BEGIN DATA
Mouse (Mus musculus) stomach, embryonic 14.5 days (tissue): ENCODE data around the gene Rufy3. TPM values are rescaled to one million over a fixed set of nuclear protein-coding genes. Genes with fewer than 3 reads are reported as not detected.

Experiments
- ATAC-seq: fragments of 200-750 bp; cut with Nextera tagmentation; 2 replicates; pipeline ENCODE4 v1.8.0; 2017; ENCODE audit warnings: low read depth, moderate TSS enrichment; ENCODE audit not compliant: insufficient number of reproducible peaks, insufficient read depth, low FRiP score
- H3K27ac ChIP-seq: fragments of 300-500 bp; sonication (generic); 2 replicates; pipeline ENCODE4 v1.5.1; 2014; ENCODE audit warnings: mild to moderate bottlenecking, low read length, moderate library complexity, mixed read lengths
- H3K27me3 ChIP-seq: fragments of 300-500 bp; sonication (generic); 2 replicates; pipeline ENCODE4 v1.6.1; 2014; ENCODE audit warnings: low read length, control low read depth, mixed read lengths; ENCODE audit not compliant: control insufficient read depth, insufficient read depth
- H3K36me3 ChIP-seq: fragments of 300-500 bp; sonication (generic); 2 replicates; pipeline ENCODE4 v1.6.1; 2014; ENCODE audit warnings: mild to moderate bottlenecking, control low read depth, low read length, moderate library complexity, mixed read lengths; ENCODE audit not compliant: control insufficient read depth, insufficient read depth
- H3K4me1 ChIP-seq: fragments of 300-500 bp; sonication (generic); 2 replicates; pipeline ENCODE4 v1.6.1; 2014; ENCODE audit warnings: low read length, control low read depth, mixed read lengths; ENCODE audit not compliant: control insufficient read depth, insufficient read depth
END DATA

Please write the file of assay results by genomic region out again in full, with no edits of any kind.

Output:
Mouse (Mus musculus) stomach, embryonic 14.5 days (tissue): ENCODE data around the gene Rufy3. TPM values are rescaled to one million over a fixed set of nuclear protein-coding genes. Genes with fewer than 3 reads are reported as not detected.

Experiments
- ATAC-seq: fragments of 200-750 bp; cut with Nextera tagmentation; 2 replicates; pipeline ENCODE4 v1.8.0; 2017; ENCODE audit warnings: low read depth, moderate TSS enrichment; ENCODE audit not compliant: insufficient number of reproducible peaks, insufficient read depth, low FRiP score
- H3K27ac ChIP-seq: fragments of 300-500 bp; sonication (generic); 2 replicates; pipeline ENCODE4 v1.5.1; 2014; ENCODE audit warnings: mild to moderate bottlenecking, low read length, moderate library complexity, mixed read lengths
- H3K27me3 ChIP-seq: fragments of 300-500 bp; sonication (generic); 2 replicates; pipeline ENCODE4 v1.6.1; 2014; ENCODE audit warnings: low read length, control low read depth, mixed read lengths; ENCODE audit not compliant: control insufficient read depth, insufficient read depth
- H3K36me3 ChIP-seq: fragments of 300-500 bp; sonication (generic); 2 replicates; pipeline ENCODE4 v1.6.1; 2014; ENCODE audit warnings: mild to moderate bottlenecking, control low read depth, low read length, moderate library complexity, mixed read lengths; ENCODE audit not compliant: control insufficient read depth, insufficient read depth
- H3K4me1 ChIP-seq: fragments of 300-500 bp; sonication (generic); 2 replicates; pipeline ENCODE4 v1.6.1; 2014; ENCODE audit warnings: low read length, control low read depth, mixed read lengths; ENCODE audit not compliant: control insufficient read depth, insufficient read depth